Friday, March 27, 2015

Social interaction

Writing is the only time I feel safe
Writing is the only time I feel sane
I feel like I've come home when I write
I feel like I belong when I write

Every step away from writing makes me feel
And as odd man out. Out, out, out.

Every glitch in social interaction makes me want to flee
Every glitch in social interaction makes me want to hide
Social interaction is not personal
Social interaction is just me acting

I feel like I've come home when I write
I feel like I belong when I write
Writing is the only time I feel safe
Writing is the only time I feel sane

Image from Pintrest. Click on it for more info

Wednesday, March 25, 2015

GoKinema 2015 - A collection of links

GoKinema 2015, Open Set, Photo: Christian Holst

I just wanted to collect the different blog entries and articles about GoKinema 2015 and the movies made on my script "the Kill" on Open Set. Some written by me, some by others.

The original script "The Kill"

The article on Go Into The Story.

The article on Voodoo Film (in Swedish)

My blog entry about the event.

GoKinema's News entry.

Dick Pope visits Gothenburg (in Swedish).

An article on Imago.

Note on ISA.

Blog entry at Garn Creations (in Swedish)

"The Kill" on (film from day 1)

"The Pros" on (film from day 2)

Watch The Pros here

Tuesday, March 24, 2015

Using Scrivener for writing screenplays

These days I try Scrivener for writing screenplays. No, I am not a friend of Final Draft. I have used it and liked it, but it was expensive and there were tools for free doing the same thing and more. So, I dived into Celtx. I enjoyed the desktop version of Celtx very much, but now they have gone online and what I liked with Celtx is no longer there.

When working on a screenplay, well any longer text really, you do a lot of things beside the actual final text. I do mindmaps, write about the characters, do loglines, synopsis, outlines and collects links, images, articles and other stuff. In desktop Celtx you could collect all these things in one project file, which for me was exactly what I needed. No more flipping between writing program and folders and browsers.

When Celtx went online all those things vanished in a smoke. Then I began my search for a new tool and found Scrivener. For some reason, I hadn’t thought about special programs for writing novels. I had always written these things in MS Word. First I transformed my current novel project into Scrivener and I became deeply in love. I read that the program had a rather big start-up time for a newbie, so I took my time and didn’t give up to figure things out, knowing that if it was such a good program as the reviewers said it would be, the things I wanted to do should be doable. And they were.

A few transformed writing projects later, I continued with trying its movie scripts functions. All the good things about Scrivener are still there of course. I can collect my files in one place, I can link to things, all the things I could do in Celtx, only better here. But, and this is a very large but, the screenplay exported out from Scrivener needs to be checked carefully and if it is a long script it will be difficult and tiresome to get it good. You see, the program has no clue to keep a character and the following dialog together in one piece. There are no functions for keeping one format together with the next. And delivering a file with the character’s name at the bottom of the page and the dialog on top of the next is not very impressive. On the contrary, it is what Noriaki Kano would call a unfulfilled basic requirement, and basic requirements are those that the customer expects to be there, which does not make the customer happy, but only unsatisfied if it is not there; like you expect a car to have four wheels. When it comes to writing movie scripts this car – Scrivener – misses a wheel.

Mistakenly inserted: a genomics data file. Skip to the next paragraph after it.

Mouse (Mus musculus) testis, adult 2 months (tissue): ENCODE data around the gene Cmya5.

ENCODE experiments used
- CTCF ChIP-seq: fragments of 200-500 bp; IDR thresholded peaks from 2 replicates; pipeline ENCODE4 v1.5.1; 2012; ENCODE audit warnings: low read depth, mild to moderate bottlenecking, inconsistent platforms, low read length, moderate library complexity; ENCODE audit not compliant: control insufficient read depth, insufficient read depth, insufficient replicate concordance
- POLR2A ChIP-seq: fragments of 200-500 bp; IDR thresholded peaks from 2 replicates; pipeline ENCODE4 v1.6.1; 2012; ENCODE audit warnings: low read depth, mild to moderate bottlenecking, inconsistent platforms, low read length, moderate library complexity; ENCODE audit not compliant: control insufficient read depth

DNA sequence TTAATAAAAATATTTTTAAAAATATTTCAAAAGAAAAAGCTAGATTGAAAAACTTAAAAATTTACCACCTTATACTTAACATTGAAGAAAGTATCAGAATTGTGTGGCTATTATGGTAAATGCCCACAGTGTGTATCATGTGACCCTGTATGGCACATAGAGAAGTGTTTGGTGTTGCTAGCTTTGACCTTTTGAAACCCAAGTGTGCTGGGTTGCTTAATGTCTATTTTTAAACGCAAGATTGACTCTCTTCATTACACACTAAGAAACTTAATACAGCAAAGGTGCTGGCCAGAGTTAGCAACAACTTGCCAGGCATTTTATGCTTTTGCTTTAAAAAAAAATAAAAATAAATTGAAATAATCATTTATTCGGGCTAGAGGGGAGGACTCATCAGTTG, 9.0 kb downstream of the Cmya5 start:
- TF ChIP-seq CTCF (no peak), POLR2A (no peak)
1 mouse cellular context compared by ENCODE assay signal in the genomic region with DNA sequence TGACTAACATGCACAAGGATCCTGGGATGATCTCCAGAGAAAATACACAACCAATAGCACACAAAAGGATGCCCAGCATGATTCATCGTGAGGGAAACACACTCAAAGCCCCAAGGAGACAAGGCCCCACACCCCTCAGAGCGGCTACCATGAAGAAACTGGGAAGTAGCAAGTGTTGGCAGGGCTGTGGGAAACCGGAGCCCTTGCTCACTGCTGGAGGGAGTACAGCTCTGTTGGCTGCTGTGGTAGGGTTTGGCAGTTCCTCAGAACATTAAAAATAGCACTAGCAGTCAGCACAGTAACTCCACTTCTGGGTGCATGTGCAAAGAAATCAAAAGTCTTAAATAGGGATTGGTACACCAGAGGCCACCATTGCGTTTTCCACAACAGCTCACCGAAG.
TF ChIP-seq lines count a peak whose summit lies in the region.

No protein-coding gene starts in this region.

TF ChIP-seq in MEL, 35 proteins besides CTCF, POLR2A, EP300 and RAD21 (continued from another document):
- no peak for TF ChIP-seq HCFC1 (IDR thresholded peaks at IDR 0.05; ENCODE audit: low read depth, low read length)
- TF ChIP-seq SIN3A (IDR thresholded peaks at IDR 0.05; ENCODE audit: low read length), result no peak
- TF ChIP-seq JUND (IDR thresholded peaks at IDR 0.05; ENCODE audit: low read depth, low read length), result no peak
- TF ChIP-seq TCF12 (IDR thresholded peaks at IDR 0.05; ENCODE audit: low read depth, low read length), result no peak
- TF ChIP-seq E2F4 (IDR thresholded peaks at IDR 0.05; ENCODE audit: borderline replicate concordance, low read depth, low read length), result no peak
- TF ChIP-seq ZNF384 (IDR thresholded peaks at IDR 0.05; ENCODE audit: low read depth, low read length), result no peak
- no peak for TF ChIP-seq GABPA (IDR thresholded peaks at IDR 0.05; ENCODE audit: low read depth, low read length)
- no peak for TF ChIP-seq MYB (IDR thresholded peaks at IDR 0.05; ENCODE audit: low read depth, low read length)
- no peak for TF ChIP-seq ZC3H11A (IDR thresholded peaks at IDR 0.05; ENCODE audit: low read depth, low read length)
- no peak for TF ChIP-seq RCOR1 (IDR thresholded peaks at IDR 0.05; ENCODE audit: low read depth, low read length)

I still use Scrivener for writing screenplays though. I like the rest of the program and after all there is hope that this glitch, this unfulfilled basic requirement, will be corrected in time. Otherwise I will have a boring and frustrated time adding an empty row here and there, which I can survive if it comes to that.

Wednesday, March 18, 2015

Writing lyrics

One and a half year ago I took a crash course in song-writing at Coursera, because I had been asked if I could write some lyrics. And, frankly, I hadn't a clue. Sure, I had written some funny, less serious stuff and improvised some horrible things, but nothing for real, meant to people to hear and enjoy in sober condition.

This was the first lyrics I wrote that I felt turned out well (it is not part of the project I had been asked to write lyrics to), getting the metrical line and feet right. First I thought it was just getting the same number of syllables in every line, but my mother quickly taught me the ideas about dactyls and iambs (like – υ υ). Then the first thing my mother says is "you can't sing words like 'soap bubbles'". I think I figured that it worked with "Goldfinger" and should work with "soap bubbles" too. Well, perhaps she is right, but I still like it. Here it is.

Soap bubbles float by thousands over the garden
Shimmering in all colors that there is
Just as we now in love move ourselves to Eden
We are Adam and Eve in love’s first kiss

We live resplendent afloat in a soap bubble
When you are in love this becomes your world
Comely fair universe without any trouble
Life outside of this rush by us in whirl

Every bubble must burst
And then we will fall
Totally unrehearsed
Causing some appall

Lying sprawled on the ground smelling reality